Privacy is like money. It’s something that everyone wants, but only a few know how to really get it. And of those who know how to get (and preserve) it, there are even fewer people with the willpower to do so.
It’s impossible to hide in this digital world. If you don’t post self-incriminating stuff online, your friends will likely do it for you. And they will tag you in it.
But privacy is a lot more than hiding your secret doings and controversial opinions from prospective employers or Facebook-savvy parents. It’s also about protecting personal information like your passwords, credit cards, and social security number.
Even if you don’t post that stuff online yourself (unsurprisingly, lots of people do), companies you provide that information to can get hacked. Believe me, I’m a programmer. Most of us don’t take nearly enough precautions with your personal data like we should. That’s why I’m very thankful I don’t have to shop for insurance at healthcare.gov. That site has the biggest target on its back ever.
There’s even an aspect of privacy that I’ve never thought about: our kids. Lots of parents post pictures of their kids online (me included) but we rarely think about the consequences this might hold. Our children are going to grow up one day and realize that their lives (and every minutiae thereof) have been catalogued and stored by their parents inside the coffers of Facebook and Blogger since the day they were born. Will they accept this as normal? Or will they be angry with us?
At least my baby pictures are stuffed in the attic of my parents’ house where nobody (not even my parents) can find them.
So what’s the right approach to privacy? Should we seek to become digital hermits, abstaining from all social media and requesting our friends that they not post our pictures on Facebook? That would make big group photos awkward.
Should we always shop at brick and mortar stores, never giving any personal information out over the unprotected, wily wires of the internet?
Well, I hate to break it to you, but brick-and-mortar stores can get hacked too. You can’t avoid the internet only, you have to avoid technology altogether. Become a Luddite. Or be recruited by the Men in Black and have your fingerprints erased. Sounds fun.
Unfortunately, there is no hard and fast rule for how to protect your privacy. Education can certainly help.
We have to learn that when a friend sends you a random e-mail with a “click here” link in it, someone’s trying to hack you and that’s not your friend. We have to learn that when you suddenly get a friend request from someone on Facebook that you thought you were already friends with, someone’s likely created a duplicate account in your friend’s name and is using their picture. They want to get access to the things on Facebook that you only share with your friends, like your phone number. Or better yet, they want to send you a Facebook message with a “click here” link.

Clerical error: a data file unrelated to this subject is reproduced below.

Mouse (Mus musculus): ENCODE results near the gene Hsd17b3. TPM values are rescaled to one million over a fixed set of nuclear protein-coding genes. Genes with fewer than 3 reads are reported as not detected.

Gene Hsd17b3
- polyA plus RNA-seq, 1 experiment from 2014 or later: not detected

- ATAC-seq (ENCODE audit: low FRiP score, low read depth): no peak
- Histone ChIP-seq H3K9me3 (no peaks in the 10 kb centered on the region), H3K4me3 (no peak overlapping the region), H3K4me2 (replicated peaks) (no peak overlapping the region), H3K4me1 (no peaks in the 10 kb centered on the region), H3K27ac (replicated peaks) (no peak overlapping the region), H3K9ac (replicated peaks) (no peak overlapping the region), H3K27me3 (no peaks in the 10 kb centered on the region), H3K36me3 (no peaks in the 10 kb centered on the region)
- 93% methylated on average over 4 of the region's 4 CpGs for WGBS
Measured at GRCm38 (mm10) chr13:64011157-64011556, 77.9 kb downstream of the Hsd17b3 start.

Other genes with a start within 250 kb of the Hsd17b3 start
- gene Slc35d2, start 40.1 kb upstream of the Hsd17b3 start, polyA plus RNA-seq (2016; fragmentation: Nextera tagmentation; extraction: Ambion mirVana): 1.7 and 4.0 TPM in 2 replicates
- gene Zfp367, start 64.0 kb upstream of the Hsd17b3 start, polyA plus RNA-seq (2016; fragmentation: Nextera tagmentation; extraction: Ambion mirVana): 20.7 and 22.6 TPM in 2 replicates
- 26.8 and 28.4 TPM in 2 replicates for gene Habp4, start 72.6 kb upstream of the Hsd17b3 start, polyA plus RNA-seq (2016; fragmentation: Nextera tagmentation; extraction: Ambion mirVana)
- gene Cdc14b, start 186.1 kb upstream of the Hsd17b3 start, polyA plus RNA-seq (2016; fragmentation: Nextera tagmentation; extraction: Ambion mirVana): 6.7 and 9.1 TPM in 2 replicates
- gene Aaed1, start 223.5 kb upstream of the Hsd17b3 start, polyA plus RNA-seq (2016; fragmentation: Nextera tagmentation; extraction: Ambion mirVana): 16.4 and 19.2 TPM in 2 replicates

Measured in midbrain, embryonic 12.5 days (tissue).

The scams aren’t always about wiring money to Nigeria anymore. They’re more tricky. Like the mysterious phone calls I’ve started getting after taking my car into the dealership and, as is routine, they recorded the current mileage of my car. My manufacturer’s warranty has just run out and, as luck would have it, all of these warranty extender companies have suddenly piqued their interest in my situation! Nice to know we can trust the companies we do business with to not sell our information.
It’s not just your cars, either. Your home address is public record. How much you paid for your house is public record. Someone could park their car outside your house and try to wriggle their way onto your wireless network to spy on your computer activity. Someone could drop a USB drive on your front porch to try and get you to plug it into your computer. Guess what: if you plug it in, they’ve got everything.
Think this is all farfetched? Think again. This is the kind of stuff that private investigators will do if someone pays them a couple hundred bucks to research you. You better hope you never make enemies and that you always pay your debts on time.
I haven’t even mentioned the NSA. I guess I’ll do that in my second to last paragraph in a post about privacy. What’s up with the NSA?
We need to be vigilant and educate ourselves. Always be skeptical. Privacy is a big deal, even if you don’t think you have anything to hide.